What Coverage Do You Get Under COBRA

The employer must provide health coverage at least at the same unsubsidized premium offered to all other employees on the group plan plus 2% for administrative costs. Thus, if the employer normally subsidizes premiums for its employees, it is not required to subsidize premiums for former employees on COBRA. Although this may result in a shock for the beneficiary who was used to paying a fraction of the cost, the amount would likely be much lower than premiums charged on an individual health plan. The employer can end COBRA for the former employee early if it ends group health coverage for employees altogether. 29 U.S.C. 1162(2)(B). The employer can also cut COBRA short if the beneficiary joins another group health plan (unless it excludes or limits pre-existing conditions), if the beneficiary becomes qualified for Medicare after the COBRA election (but, if the beneficiary joined Medicare within 18 months prior to the qualifying event, COBRA coverage must be extended to 36 months), or neglects to pay premiums on time (within 30 days of the date due). Also, employers can end COBRA early if the beneficiary once qualified for a COBRA extension from 18 to 29 months due to qualifying for Social Security disability but later receives a “final determination” from the SSA that there is no disability. But, this provision is unlikely to be invoked since final determinations generally take longer than 29 months.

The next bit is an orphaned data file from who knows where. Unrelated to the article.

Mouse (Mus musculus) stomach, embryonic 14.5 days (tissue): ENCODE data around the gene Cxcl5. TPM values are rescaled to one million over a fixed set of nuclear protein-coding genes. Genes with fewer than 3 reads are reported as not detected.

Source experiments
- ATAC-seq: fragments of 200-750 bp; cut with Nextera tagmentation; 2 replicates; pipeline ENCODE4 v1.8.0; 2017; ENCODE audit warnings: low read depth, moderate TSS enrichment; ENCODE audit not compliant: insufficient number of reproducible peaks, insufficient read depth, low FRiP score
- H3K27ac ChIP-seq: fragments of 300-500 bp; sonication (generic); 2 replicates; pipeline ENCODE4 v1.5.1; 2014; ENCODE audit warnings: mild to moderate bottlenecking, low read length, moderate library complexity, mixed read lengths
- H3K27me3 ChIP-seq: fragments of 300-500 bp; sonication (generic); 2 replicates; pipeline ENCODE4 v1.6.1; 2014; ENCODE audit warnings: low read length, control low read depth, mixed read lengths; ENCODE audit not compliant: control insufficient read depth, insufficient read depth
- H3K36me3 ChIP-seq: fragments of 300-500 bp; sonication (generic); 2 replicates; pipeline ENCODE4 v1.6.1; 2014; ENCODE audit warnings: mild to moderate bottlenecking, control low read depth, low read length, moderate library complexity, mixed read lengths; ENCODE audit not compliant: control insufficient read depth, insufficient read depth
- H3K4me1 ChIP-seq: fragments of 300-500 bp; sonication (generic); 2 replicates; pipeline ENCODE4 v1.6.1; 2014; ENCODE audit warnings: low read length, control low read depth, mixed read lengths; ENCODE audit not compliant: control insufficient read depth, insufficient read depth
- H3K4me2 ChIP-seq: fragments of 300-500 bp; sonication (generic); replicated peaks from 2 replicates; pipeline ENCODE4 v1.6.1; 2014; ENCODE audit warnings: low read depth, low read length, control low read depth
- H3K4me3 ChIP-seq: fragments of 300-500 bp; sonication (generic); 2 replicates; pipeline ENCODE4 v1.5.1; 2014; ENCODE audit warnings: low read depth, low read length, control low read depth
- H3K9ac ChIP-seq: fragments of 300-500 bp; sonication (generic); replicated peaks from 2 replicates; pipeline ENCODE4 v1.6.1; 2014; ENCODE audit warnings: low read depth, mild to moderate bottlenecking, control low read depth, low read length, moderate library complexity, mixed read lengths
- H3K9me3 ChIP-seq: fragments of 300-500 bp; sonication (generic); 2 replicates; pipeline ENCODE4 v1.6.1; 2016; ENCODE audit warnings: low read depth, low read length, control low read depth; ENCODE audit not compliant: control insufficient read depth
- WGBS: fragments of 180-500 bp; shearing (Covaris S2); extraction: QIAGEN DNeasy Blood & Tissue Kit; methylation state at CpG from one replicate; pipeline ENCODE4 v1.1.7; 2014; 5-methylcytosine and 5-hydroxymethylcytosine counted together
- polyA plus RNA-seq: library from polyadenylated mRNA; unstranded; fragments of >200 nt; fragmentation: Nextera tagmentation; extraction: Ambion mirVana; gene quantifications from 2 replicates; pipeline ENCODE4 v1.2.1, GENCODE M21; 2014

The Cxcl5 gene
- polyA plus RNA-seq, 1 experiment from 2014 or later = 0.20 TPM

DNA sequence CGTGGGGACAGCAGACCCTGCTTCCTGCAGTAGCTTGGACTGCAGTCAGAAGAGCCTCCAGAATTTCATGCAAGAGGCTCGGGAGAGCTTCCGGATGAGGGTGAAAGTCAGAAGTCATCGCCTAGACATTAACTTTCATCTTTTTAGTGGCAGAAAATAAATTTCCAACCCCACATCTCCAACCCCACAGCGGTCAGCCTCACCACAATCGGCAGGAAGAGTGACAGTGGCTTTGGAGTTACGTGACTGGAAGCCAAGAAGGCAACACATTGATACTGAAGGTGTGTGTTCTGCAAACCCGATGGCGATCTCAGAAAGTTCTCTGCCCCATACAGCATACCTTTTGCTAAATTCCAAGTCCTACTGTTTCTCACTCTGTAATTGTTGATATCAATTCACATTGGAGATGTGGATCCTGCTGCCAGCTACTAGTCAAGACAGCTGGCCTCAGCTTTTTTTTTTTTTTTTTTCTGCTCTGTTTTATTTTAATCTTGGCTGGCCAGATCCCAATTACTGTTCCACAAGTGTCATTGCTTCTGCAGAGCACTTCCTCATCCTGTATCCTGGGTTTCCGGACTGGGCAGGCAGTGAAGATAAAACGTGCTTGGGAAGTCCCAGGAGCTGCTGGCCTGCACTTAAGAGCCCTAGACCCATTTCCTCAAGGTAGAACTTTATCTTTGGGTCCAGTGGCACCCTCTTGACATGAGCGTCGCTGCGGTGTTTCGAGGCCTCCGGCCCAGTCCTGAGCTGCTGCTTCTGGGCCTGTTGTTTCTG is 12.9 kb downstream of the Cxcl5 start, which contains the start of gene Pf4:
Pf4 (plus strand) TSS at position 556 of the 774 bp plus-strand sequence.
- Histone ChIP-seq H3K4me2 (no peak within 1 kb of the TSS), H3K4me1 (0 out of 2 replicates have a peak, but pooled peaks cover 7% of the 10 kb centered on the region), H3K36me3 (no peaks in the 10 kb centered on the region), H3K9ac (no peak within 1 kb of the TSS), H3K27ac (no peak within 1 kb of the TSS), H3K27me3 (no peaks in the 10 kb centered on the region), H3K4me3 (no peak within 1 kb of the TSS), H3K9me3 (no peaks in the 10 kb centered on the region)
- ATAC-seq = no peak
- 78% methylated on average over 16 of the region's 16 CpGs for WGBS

Employers must provide COBRA coverage for those who lost their job or had a reduction in hours for a period of 18 months. 29 U.S.C. ll62(2)(A)(i). If you are found disabled by Social Security within 60 days of a termination (or other qualifying event defined in 29 U.S.C. 1163), COBRA is extended to 29 months If the plan administrator is notified within 60 days of the Social Security award decision and before the initial 18 month coverage elapses.


Normally, if the employer ends group health coverage for all employees, it is not required to continue COBRA for former employees. But, if the employee loses health coverage because the employer goes bankrupt, the employee can still qualify for COBRA coverage for life. 29 U.S.C. 1163(6), 1162(2)(A)(iii). Spouses and dependents can receive COBRA benefits for 36 months upon the death of or divorce from the covered employee. 29 U.S.C. 1163(2)(A)(iv). If a dependent child becomes no longer a dependent, the covered period is also 36 months.


The employer must notify the plan administrator within 30 days of a qualifying event, e.g., a termination, etc. The plan administrator must then notify the former employee within 14 days of notification by the employer.

The plan administrator must allow the former employee 60 days to elect to continue health coverage under COBRA and another 45 days after making the election to pay the first premium.

The covered employee or beneficiary can elect COBRA coverage anytime within the first 60 day period, even if she first waives coverage during this period.

Coverage is effective on the date of the qualifying event, e.g., termination. If the employer does not subsidize COBRA premiums, the employee may qualify for a reduction in premium to 35% of the group plan rate if the qualifying event is an involuntary job loss between approved dates.


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